Two weeks ago the Honours in Curatorship students participated in a second Preventive Conservation Workshop hosted at the Iziko South African National Gallery. In the text that follows, Honours in Curatorship student Elize de Beer reports back on the content of the workshop. See the additional 2016 Honours in Curatorship workshops here.
Museums and libraries are custodians of knowledge, artefacts, cultural and national heritage objects and artworks. The importance of caring for and preserving these collections lies in the fact that they provide us with vast information and knowledge about our world, and through their preservation, they can keep revealing more. We were privileged to recently have Professor Ellen Pearlstein from the University of California give the Honours in Curatorship students and staff of Iziko a specialist workshop on preservation conservation. The workshop aimed to make us aware of passive forms of conservation, the environmental impact museum preservation has, and trying to find more sustainable means of energy use.
The previous conservation workshop hosted at the Iziko South African National Gallery was based on art object conservation. In this second iteration, we looked at the preservation of collections that are housed within the museum environment. The week kicked off with a discussion on the role of the curator in preservation conservation. Curators need to take on a dual role – of exhibition maker and conservator. When dealing with objects and collections, curators need to act as custodians, as curatorial acts can either aid or disrupt conservation processes, and there are simple solutions curators can take to protect works, ranging from framing techniques to the physical handling of objects.
The effects of various museum conditions on objects was a second focal point of the workshop. There is a wide range of factors that influence the lifespan of an object, including temperature, relative humidity, pollutants, lighting in terms of lux levels, ultraviolet light and infrared. High temperature and humidity can cause can cause mold growth and extreme humidity could also cause water damage. Incorrect lighting can not only influence how museum audiences visually experience the collection, but it can also cause pigments and textiles to fade. Light causes accumulative damage to objects, which makes preventive conservation so important, as there is no way to rectify certain types of damage. All collections react differently to various climates. In a gallery with a high relative humidity, some objects may remain stable in such a climate, while others may rapidly deteriorate. It is then about finding a middle ground where the climate can be altered to accommodate for these collections preservation needs. Monitoring, testing, and research play an important role in ascertaining whether collections are at risk and finding the climate conditions certain collections might require. One of the most valuable elements of our course is the practical experience we gain in this regard — learning how to monitor all the influential factors in the museum environment.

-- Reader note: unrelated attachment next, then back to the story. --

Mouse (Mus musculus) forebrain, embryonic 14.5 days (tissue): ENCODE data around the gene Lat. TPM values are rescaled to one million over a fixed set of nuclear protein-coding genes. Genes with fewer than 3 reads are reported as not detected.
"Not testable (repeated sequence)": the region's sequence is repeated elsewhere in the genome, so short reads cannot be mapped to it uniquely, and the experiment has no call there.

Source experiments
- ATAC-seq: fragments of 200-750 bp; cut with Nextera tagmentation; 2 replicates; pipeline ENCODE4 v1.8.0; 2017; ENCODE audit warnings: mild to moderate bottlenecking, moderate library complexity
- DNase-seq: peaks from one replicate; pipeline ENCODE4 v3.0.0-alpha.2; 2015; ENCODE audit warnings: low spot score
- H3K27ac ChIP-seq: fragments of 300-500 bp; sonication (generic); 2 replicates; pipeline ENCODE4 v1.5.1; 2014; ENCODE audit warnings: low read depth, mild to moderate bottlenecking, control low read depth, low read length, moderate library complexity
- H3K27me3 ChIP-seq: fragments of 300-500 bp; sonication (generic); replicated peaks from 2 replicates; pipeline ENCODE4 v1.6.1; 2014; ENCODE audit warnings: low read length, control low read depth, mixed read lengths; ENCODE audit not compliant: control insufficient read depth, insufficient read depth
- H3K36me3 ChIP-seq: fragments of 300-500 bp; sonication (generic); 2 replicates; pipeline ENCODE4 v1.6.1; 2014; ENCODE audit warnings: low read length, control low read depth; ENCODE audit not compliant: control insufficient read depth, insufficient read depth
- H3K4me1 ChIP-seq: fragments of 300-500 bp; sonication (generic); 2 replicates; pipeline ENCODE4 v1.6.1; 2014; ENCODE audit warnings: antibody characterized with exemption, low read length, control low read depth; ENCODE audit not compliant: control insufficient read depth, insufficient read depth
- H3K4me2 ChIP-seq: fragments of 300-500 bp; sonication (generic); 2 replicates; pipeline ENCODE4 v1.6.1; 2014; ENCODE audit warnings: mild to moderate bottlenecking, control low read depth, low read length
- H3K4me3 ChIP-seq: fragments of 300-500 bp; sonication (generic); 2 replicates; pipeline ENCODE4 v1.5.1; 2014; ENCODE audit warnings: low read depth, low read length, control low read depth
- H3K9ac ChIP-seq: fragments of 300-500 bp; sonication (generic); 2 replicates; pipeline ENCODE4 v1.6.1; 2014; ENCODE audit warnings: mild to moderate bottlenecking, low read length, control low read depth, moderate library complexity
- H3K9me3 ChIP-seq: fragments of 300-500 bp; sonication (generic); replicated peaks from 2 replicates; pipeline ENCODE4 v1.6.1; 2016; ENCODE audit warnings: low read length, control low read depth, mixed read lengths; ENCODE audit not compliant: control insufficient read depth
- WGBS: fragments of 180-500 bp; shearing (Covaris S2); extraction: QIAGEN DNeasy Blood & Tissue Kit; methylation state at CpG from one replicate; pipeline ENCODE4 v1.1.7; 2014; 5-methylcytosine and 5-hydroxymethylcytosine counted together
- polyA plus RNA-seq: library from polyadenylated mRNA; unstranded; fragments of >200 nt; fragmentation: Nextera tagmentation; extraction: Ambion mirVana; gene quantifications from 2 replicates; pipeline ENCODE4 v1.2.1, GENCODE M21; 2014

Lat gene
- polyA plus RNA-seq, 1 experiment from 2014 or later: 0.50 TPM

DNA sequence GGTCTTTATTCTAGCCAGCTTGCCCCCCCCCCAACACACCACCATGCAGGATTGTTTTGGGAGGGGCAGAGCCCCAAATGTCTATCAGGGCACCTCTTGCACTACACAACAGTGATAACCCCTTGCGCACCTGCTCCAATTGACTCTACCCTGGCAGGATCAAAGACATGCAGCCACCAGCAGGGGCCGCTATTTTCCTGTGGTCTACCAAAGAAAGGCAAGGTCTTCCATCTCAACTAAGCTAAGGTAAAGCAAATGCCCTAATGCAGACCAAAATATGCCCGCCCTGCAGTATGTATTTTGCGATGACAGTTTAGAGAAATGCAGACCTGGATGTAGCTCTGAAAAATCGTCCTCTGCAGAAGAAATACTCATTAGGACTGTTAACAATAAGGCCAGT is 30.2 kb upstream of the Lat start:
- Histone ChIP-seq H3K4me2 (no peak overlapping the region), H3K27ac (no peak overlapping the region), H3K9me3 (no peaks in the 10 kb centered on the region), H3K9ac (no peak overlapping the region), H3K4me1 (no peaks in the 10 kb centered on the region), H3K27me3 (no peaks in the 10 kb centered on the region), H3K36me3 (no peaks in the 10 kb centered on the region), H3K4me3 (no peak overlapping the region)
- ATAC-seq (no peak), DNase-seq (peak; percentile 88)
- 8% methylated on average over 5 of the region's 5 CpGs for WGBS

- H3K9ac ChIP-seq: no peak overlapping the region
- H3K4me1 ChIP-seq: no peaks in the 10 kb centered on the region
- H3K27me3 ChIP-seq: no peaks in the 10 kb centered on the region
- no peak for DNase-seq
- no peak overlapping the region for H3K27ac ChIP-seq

On Wednesday, 24th of August, Prof Pearlstein gave an open talk at the South African National Gallery, on the assessment of significance and decision-making in object conservation. Ellen was discussing the humanistic elements in conservation decision-making. As a conservator she has to handle each object very differently, even objects of the same materiality can easily be differently influenced by context. The process of deciding when and how to restore particular objects cannot be divorced from its socio-political origins.
Preservation conservation focuses mainly on how to protect the museum environment and its collection. But the question recently posed is of the cost of this is preservation. What is the cost of keeping a museum climate at a constant temperature and relative humidity? What are the energy costs of continuously running HVAC systems? What is the cost on the environment? In this regard, Ellen introduced us to the Plus/Minus Dilemma, a conference held a few years ago. The conference was attended by specialists in the industry, who were looking at the range of the temperature and humidity standards, how they can be adjusted to become more energy saving while still protecting museum collections. We as a class found this discussion particularly interesting, especially regarding the maintenance of these so-called standards and how they also act as restrictions, being incredibly difficult to meet.
Pearlstein made us aware of how all these factors should play a part in how and what we exhibit within the museum space. On Friday groups gave presentations, each having chosen galleries in the museum. We had measured the temperature, relative humidity, and lighting in the gallery spaces earlier in the week. These presentations allowed us to put these measurement tools and what we had learned during the workshop into practice. We considered the objects and how they would react to the gallery space, placing them under conditions in which they would be most stable. In some cases the gallery space doesn’t have to right climate conditions for the collections, necessitating finding creative solutions for them to be displayed. These presentations and the week as a whole showed us that there needs to be a relationship between the conservator and the curator; that would involve finding creative compromises between preserving the objects and the curatorial intent.
Special thanks to Professor Ellen Pearlstein, and to Iziko’s painting conservator Angela Zehander for organizing the workshop and giving us this invaluable learning opportunity.